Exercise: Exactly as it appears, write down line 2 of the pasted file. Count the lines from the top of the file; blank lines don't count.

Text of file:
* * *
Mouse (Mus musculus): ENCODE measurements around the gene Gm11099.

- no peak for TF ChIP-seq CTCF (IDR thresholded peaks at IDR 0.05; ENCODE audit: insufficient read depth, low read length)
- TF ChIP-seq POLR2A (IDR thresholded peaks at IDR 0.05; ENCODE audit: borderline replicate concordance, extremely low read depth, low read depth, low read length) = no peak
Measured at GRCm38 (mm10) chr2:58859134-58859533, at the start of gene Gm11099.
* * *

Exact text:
- no peak for TF ChIP-seq CTCF (IDR thresholded peaks at IDR 0.05; ENCODE audit: insufficient read depth, low read length)